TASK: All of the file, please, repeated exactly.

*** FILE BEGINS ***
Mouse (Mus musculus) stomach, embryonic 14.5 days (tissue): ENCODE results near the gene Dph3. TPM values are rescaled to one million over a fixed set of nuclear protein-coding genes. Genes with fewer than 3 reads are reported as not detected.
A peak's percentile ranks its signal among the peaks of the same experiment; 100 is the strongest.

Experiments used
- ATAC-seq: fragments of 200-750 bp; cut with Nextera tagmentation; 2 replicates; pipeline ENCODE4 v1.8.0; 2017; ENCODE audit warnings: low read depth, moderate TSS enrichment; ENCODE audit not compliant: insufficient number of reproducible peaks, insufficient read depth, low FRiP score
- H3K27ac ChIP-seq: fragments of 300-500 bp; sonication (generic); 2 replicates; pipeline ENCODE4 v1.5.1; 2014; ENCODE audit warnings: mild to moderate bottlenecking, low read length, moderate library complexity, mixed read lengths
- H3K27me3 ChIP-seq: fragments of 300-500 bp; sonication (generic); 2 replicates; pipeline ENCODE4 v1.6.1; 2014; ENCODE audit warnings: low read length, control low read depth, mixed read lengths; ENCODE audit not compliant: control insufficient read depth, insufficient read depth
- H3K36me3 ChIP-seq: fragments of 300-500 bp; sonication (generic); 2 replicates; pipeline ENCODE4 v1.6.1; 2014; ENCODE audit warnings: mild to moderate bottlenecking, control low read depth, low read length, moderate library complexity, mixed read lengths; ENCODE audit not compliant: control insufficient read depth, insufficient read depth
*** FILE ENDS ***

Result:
Mouse (Mus musculus) stomach, embryonic 14.5 days (tissue): ENCODE results near the gene Dph3. TPM values are rescaled to one million over a fixed set of nuclear protein-coding genes. Genes with fewer than 3 reads are reported as not detected.
A peak's percentile ranks its signal among the peaks of the same experiment; 100 is the strongest.

Experiments used
- ATAC-seq: fragments of 200-750 bp; cut with Nextera tagmentation; 2 replicates; pipeline ENCODE4 v1.8.0; 2017; ENCODE audit warnings: low read depth, moderate TSS enrichment; ENCODE audit not compliant: insufficient number of reproducible peaks, insufficient read depth, low FRiP score
- H3K27ac ChIP-seq: fragments of 300-500 bp; sonication (generic); 2 replicates; pipeline ENCODE4 v1.5.1; 2014; ENCODE audit warnings: mild to moderate bottlenecking, low read length, moderate library complexity, mixed read lengths
- H3K27me3 ChIP-seq: fragments of 300-500 bp; sonication (generic); 2 replicates; pipeline ENCODE4 v1.6.1; 2014; ENCODE audit warnings: low read length, control low read depth, mixed read lengths; ENCODE audit not compliant: control insufficient read depth, insufficient read depth
- H3K36me3 ChIP-seq: fragments of 300-500 bp; sonication (generic); 2 replicates; pipeline ENCODE4 v1.6.1; 2014; ENCODE audit warnings: mild to moderate bottlenecking, control low read depth, low read length, moderate library complexity, mixed read lengths; ENCODE audit not compliant: control insufficient read depth, insufficient read depth